Mental Health > Guidelines for Special Time and Time In—Mental Health Toolkit

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Guidelines for Special Time and Time In—Mental Health Toolkit

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“Special time” or “time in” is one-on-one time shared by a child or adolescent and a parent or caregiver. It demonstrates the parent’s or caregiver’s enjoyment of spending time together and offers a break from any tensions or caregiver demands, including those resulting from a child’s or teen’s difficult behaviors.

Special time for children aged 2 through 10 works best when it is

  • Called a certain name that the child understands, such as “special time”

  • Given every day, whether the child has behaved positively or negatively

  • Never taken away as a punishment

  • Kept a consistent, short amount of time (such as 10–15 minutes)

  • Given at a time convenient for the parent or caregiver, although a consistent time is desirable

  • Given separately by each parent or caregiver to each child in the family each day

  • Used for a joint activity that the child chooses (within activities acceptable to the adult, such as reading a book together, playing catch, taking a walk, working on a puzzle, or playing a board game)

  • Not used for watching TV or using electronic devices

  • Not interrupted by the parent or caregiver taking telephone calls or turning their attention away to something else

  • Ended on time, in order to prevent begging

  • Not saved up and done at greater length on another day

  • Separated from other playtime that day by a break, which indicates that the rules are different

  • Shortened by any time-out required for misbehavior occurring during special time

  • Carried out by repeatedly trying to engage a child who refuses special time, in order to convey the parent or caregiver’s sincere interest

Time in for older children and adolescents works best when it has one or more of the following qualities:

  • Screen-free (youth and parent)

  • Respectful of homework, sports, connection with friends, and other developmentally important activities

  • Spontaneous at times, taking advantage of “breaks” or canceled plans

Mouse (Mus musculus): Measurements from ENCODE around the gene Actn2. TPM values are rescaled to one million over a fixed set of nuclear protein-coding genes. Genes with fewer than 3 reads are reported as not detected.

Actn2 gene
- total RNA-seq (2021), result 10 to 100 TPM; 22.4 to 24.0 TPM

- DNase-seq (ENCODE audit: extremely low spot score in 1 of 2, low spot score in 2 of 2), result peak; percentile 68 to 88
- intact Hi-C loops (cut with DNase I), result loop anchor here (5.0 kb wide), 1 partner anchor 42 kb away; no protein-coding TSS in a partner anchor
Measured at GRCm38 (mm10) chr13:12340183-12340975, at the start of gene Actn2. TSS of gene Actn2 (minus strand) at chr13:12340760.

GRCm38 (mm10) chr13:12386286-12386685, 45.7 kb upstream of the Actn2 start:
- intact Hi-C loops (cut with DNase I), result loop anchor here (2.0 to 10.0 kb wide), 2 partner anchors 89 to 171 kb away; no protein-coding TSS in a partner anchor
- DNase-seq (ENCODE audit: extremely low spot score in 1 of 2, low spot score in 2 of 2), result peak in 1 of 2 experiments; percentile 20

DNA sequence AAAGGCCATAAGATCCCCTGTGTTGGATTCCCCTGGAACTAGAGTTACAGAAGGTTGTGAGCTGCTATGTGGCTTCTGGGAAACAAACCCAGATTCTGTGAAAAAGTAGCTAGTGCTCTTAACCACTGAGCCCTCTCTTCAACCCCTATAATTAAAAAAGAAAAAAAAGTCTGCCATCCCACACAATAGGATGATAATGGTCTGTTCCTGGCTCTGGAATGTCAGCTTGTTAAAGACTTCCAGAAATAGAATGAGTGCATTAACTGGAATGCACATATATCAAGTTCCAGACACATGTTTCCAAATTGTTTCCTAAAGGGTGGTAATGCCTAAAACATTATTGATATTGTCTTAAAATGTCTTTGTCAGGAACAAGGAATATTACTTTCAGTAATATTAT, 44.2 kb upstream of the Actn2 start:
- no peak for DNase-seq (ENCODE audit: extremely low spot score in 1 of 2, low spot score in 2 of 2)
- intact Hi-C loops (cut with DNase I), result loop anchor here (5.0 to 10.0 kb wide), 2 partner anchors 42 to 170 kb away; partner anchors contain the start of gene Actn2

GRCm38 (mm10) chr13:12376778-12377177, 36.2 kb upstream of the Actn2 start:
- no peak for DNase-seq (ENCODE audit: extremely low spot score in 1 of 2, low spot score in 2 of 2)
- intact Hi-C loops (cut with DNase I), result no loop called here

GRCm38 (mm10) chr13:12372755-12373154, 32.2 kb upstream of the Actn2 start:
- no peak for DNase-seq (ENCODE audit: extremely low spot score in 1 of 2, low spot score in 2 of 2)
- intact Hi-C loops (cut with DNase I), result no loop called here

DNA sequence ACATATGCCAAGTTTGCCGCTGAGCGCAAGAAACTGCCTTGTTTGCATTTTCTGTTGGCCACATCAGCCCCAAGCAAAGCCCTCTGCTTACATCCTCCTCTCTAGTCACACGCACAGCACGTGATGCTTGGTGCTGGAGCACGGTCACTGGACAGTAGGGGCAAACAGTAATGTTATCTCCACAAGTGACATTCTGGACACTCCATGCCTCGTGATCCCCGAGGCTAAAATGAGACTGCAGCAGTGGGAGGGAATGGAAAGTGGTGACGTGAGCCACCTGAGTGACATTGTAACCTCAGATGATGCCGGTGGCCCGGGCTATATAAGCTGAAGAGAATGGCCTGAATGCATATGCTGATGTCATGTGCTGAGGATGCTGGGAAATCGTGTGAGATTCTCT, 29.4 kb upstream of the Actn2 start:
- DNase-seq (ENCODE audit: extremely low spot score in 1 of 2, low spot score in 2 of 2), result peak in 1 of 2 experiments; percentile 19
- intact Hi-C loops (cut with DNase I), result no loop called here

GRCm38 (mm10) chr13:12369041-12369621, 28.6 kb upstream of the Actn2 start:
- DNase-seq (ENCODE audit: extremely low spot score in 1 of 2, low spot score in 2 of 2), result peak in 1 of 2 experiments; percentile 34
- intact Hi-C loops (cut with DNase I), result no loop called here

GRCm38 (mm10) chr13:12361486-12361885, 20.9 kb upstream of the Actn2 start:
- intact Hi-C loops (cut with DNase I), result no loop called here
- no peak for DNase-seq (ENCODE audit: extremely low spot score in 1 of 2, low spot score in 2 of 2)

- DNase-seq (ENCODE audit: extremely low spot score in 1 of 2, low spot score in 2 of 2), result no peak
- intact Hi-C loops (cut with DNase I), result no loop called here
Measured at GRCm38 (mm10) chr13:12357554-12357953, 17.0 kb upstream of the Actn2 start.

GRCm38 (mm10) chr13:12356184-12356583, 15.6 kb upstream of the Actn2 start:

• A joint activity such as one mentioned under special time (for example, taking a walk, playing a board game)

  • A daily non-prying “check-in” by the parent—a brief conversation to ask how the day has gone or is going and how the youth’s friends are doing, follow up on any worries or stresses shared previously, and anticipate upcoming activities

Adapted, with permission, from Howard BJ. Guidelines for special time. In: Jellinek M, Patel BP, Froehle MC, eds. Bright Futures in Practice: Mental Health— Volume II. Tool Kit. National Center for Education in Maternal and Child Health; 2002.

The information contained in this resource should not be used as a substitute for the medical care and advice of your pediatrician. There may be variations in treatment that your pediatrician may recommend based on individual facts and circumstances. Original resource included as part of Addressing Mental Health Concerns in Pediatrics: A Practical Resource Toolkit for Clinicians, 2nd Edition.

Inclusion in this resource does not imply an endorsement by the American Academy of Pediatrics (AAP). The AAP is not responsible for the content of the resources mentioned in this resource. Website addresses are as current as possible but may change at any time.

The American Academy of Pediatrics (AAP) does not review or endorse any modifications made to this resource and in no event shall the AAP be liable for any such changes.

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